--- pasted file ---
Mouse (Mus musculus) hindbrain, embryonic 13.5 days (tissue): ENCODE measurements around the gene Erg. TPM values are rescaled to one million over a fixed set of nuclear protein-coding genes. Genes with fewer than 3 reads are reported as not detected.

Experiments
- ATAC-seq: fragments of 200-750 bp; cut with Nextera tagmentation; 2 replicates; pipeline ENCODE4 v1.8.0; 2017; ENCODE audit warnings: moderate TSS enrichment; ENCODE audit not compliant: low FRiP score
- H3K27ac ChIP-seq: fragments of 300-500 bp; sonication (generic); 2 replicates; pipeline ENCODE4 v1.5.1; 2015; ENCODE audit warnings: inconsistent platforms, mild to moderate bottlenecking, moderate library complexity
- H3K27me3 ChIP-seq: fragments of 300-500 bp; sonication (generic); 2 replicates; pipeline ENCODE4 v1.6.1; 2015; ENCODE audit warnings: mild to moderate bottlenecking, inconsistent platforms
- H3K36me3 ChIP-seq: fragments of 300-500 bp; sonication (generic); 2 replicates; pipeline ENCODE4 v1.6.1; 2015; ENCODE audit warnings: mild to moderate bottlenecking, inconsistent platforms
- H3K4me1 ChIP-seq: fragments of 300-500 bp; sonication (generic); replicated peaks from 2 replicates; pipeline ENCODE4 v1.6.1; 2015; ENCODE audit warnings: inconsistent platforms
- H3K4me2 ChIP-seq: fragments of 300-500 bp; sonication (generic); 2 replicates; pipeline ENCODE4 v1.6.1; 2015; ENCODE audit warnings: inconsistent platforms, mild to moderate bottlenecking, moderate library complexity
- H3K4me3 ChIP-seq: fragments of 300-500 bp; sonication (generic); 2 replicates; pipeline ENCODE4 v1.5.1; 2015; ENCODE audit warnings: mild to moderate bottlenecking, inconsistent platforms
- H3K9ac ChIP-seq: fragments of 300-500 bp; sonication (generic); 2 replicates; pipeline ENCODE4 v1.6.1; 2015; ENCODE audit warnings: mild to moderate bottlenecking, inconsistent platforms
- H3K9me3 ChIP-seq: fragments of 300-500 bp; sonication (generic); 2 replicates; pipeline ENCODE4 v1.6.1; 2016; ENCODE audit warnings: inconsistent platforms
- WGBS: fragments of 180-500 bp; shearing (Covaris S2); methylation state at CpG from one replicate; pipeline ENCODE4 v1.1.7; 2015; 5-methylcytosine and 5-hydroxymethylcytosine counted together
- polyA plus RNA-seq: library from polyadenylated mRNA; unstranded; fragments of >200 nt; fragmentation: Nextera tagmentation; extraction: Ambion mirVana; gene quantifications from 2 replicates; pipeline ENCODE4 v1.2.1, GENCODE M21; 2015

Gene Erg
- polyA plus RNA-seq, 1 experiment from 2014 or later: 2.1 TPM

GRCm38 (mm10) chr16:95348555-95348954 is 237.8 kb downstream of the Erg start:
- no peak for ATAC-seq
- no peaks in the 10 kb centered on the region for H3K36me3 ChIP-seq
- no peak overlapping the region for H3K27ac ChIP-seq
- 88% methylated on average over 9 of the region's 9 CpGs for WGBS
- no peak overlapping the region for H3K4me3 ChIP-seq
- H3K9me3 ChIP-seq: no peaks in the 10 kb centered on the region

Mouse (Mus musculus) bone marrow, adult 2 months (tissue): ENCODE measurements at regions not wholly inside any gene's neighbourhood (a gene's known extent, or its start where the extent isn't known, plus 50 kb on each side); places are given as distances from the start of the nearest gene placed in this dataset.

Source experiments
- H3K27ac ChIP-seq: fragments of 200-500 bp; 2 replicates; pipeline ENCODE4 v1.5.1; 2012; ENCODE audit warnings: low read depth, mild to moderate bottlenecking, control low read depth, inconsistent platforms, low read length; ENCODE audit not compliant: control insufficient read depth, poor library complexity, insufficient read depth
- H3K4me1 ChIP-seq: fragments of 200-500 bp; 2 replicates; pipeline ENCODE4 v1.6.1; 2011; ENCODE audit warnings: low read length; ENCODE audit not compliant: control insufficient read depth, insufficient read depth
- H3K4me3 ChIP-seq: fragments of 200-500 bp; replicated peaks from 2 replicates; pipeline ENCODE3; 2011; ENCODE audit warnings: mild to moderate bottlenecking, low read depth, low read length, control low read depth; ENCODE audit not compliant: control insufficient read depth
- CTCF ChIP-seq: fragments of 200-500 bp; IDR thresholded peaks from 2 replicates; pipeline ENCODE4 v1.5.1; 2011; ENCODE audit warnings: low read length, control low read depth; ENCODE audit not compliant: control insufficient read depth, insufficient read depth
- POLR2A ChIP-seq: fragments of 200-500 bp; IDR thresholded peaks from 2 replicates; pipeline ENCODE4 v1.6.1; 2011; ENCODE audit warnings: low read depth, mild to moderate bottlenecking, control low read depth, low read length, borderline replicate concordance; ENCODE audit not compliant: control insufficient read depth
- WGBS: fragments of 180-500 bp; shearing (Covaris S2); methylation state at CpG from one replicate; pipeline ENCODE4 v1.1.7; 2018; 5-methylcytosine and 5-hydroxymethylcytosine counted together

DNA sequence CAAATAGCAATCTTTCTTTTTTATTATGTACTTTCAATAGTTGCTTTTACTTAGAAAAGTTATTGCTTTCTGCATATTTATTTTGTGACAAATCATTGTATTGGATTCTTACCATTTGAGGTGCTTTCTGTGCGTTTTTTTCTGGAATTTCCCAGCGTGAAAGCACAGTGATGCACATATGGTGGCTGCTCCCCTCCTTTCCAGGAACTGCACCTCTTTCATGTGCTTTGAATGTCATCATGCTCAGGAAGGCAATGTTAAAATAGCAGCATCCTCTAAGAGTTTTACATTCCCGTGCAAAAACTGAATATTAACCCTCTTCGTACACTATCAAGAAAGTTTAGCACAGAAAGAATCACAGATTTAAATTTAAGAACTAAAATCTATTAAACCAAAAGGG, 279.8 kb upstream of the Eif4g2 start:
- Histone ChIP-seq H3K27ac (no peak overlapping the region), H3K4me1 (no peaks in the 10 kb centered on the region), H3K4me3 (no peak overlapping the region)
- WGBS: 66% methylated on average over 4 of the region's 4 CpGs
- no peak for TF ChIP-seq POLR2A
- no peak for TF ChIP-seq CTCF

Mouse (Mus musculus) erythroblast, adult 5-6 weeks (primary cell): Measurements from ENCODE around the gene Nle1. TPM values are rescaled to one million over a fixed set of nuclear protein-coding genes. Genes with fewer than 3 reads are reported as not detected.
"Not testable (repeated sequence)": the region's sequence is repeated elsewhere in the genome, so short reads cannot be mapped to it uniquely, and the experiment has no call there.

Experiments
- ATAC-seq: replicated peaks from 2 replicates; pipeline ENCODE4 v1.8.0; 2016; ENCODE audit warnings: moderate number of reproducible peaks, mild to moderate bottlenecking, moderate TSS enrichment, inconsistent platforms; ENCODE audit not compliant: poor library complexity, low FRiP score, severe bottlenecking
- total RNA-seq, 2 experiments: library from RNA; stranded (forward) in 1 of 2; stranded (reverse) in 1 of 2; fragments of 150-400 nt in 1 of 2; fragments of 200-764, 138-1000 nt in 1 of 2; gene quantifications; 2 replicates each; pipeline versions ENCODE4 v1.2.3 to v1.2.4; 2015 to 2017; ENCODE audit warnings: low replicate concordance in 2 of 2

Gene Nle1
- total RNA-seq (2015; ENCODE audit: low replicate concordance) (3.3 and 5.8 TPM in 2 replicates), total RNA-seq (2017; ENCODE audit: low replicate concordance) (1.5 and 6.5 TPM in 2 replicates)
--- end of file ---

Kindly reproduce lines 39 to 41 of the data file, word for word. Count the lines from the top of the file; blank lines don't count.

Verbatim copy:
- ATAC-seq: replicated peaks from 2 replicates; pipeline ENCODE4 v1.8.0; 2016; ENCODE audit warnings: moderate number of reproducible peaks, mild to moderate bottlenecking, moderate TSS enrichment, inconsistent platforms; ENCODE audit not compliant: poor library complexity, low FRiP score, severe bottlenecking
- total RNA-seq, 2 experiments: library from RNA; stranded (forward) in 1 of 2; stranded (reverse) in 1 of 2; fragments of 150-400 nt in 1 of 2; fragments of 200-764, 138-1000 nt in 1 of 2; gene quantifications; 2 replicates each; pipeline versions ENCODE4 v1.2.3 to v1.2.4; 2015 to 2017; ENCODE audit warnings: low replicate concordance in 2 of 2

Gene Nle1